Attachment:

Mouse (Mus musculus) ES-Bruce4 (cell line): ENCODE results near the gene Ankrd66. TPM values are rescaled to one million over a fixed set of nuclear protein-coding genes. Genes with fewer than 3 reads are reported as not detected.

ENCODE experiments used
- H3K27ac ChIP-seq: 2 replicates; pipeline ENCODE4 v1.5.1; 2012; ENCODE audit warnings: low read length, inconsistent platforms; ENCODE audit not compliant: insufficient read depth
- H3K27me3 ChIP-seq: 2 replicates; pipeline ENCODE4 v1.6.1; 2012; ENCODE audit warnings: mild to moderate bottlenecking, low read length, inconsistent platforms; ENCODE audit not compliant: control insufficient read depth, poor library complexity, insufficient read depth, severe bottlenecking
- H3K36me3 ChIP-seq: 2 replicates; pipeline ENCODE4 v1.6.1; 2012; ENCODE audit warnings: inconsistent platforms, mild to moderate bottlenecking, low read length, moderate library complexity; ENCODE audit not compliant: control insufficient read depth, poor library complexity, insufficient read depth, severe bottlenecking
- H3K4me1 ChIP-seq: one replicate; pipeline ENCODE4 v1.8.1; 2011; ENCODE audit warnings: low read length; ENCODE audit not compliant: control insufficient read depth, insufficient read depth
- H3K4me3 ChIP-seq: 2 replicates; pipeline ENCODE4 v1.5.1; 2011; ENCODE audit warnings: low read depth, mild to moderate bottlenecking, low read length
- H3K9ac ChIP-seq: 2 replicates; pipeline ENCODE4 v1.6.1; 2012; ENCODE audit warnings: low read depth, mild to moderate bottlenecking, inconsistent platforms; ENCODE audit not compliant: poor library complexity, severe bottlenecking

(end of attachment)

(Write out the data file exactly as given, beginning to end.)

Mouse (Mus musculus) ES-Bruce4 (cell line): ENCODE results near the gene Ankrd66. TPM values are rescaled to one million over a fixed set of nuclear protein-coding genes. Genes with fewer than 3 reads are reported as not detected.

ENCODE experiments used
- H3K27ac ChIP-seq: 2 replicates; pipeline ENCODE4 v1.5.1; 2012; ENCODE audit warnings: low read length, inconsistent platforms; ENCODE audit not compliant: insufficient read depth
- H3K27me3 ChIP-seq: 2 replicates; pipeline ENCODE4 v1.6.1; 2012; ENCODE audit warnings: mild to moderate bottlenecking, low read length, inconsistent platforms; ENCODE audit not compliant: control insufficient read depth, poor library complexity, insufficient read depth, severe bottlenecking
- H3K36me3 ChIP-seq: 2 replicates; pipeline ENCODE4 v1.6.1; 2012; ENCODE audit warnings: inconsistent platforms, mild to moderate bottlenecking, low read length, moderate library complexity; ENCODE audit not compliant: control insufficient read depth, poor library complexity, insufficient read depth, severe bottlenecking
- H3K4me1 ChIP-seq: one replicate; pipeline ENCODE4 v1.8.1; 2011; ENCODE audit warnings: low read length; ENCODE audit not compliant: control insufficient read depth, insufficient read depth
- H3K4me3 ChIP-seq: 2 replicates; pipeline ENCODE4 v1.5.1; 2011; ENCODE audit warnings: low read depth, mild to moderate bottlenecking, low read length
- H3K9ac ChIP-seq: 2 replicates; pipeline ENCODE4 v1.6.1; 2012; ENCODE audit warnings: low read depth, mild to moderate bottlenecking, inconsistent platforms; ENCODE audit not compliant: poor library complexity, severe bottlenecking